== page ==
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Prairie Project Off to a Strong Start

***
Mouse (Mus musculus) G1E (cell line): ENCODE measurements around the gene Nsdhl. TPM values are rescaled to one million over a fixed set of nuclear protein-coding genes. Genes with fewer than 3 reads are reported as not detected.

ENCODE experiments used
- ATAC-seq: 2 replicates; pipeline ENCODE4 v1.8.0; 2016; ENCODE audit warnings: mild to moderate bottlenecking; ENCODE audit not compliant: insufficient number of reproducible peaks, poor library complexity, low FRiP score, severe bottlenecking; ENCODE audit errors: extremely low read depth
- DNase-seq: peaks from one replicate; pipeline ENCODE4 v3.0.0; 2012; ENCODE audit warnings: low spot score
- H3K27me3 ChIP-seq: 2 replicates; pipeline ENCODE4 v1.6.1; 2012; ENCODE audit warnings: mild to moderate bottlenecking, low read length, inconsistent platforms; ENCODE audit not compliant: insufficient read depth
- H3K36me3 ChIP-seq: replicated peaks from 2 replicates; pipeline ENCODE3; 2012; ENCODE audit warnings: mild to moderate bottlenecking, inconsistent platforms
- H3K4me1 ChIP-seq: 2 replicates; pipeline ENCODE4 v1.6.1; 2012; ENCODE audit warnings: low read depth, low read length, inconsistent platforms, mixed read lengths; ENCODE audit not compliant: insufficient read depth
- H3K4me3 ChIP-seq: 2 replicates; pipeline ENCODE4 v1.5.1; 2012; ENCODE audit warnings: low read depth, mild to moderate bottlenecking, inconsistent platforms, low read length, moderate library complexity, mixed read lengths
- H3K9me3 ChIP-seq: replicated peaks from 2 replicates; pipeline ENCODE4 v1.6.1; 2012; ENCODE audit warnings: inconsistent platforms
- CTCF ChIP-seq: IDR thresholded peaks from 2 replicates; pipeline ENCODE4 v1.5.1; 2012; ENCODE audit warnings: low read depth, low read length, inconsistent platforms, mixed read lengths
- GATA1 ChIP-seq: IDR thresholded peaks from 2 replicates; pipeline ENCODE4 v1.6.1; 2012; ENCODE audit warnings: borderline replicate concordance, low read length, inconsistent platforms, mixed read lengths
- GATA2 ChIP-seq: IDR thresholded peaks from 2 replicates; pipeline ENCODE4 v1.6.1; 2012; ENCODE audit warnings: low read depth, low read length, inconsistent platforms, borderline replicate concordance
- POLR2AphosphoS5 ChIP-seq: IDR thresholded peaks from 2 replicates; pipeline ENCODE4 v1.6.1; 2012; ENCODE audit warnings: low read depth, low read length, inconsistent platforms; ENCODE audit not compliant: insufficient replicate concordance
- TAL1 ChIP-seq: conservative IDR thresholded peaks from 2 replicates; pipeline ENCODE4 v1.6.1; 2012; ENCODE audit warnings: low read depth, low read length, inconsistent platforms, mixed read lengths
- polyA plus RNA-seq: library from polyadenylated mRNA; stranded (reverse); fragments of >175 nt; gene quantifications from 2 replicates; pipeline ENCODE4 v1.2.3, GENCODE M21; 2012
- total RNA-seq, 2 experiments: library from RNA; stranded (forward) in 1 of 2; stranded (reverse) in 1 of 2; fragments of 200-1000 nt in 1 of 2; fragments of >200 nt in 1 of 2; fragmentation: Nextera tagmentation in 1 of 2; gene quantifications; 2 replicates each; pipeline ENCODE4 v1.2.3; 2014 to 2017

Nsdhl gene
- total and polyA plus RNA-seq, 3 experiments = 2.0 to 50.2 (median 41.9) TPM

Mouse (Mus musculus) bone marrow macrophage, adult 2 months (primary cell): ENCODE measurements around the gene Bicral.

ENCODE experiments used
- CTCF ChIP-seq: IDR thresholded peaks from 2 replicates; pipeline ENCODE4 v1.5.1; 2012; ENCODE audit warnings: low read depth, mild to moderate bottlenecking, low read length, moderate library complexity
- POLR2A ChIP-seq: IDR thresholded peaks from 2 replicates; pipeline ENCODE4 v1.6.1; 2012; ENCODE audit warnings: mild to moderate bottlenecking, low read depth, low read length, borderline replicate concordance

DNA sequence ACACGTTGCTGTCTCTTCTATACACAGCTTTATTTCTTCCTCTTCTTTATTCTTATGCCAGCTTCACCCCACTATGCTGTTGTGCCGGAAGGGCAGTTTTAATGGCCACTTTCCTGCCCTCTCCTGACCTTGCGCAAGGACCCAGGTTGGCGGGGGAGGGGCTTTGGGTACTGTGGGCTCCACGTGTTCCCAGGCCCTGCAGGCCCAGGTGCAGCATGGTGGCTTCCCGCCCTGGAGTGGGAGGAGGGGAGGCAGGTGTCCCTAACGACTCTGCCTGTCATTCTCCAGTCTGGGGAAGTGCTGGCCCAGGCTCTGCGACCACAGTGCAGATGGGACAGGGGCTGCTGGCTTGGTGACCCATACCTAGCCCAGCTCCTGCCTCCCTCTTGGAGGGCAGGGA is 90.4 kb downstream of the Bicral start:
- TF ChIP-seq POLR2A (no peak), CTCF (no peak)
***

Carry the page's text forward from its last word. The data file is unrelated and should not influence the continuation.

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CUSTER, S.D. – Mystic District Ranger Bob Thompson said crews are now actively working to implement the Prairie project near Rapid City. "We are thinning trees and logging and people will notice a significant difference in the forest, and that’s a good thing,” Thompson said. The forest will be much more open and resistant to fire and insects. The project is designed to reduce potential wildfire losses, restore and maintain a healthy living forest, and manage the increasing pressure of motorized and non-motorized traffic in the area, Thompson said. The South Dakota Division of Wildland Fire Suppression began work last year with landowners to reduce wildfire hazards on private land in the project area. Logging and thinning has begun along Highway 44 west of Rapid City. Neiman Timber Company bought commercial timber sales in the area. “People will start to notice a dramatic difference between the overcrowded forest that was there and the thinned and restored forest environment we are creating,” Thompson said. Located in a classic ponderosa pine, fire-adapted forest in the wildland-urban interface, this area is rated as having high fire risk, high hazard, and high value within what is referred to as the "Red Zone." Thompson said winter snows damaged much of the forested area creating dense fuels ripe for wildfire. Prolific tree growth across the Black Hills is fueling increasingly difficult fire seasons, he said. This project includes thinning trees, prescribed burning, and other vegetation management on about 11,500 acres of National Forest land. It also includes changes to current road and cross-country motorized use and encourages cooperation with groups and individuals to establish and maintain motorized and non-motorized trails in the area. Questions may be directed to Bob Thompson, Phill Grumstrup or Katie Van Alstyne of the Mystic Ranger District at (605) 343-1567. For more forest news, visit the Black Hills National Forest website at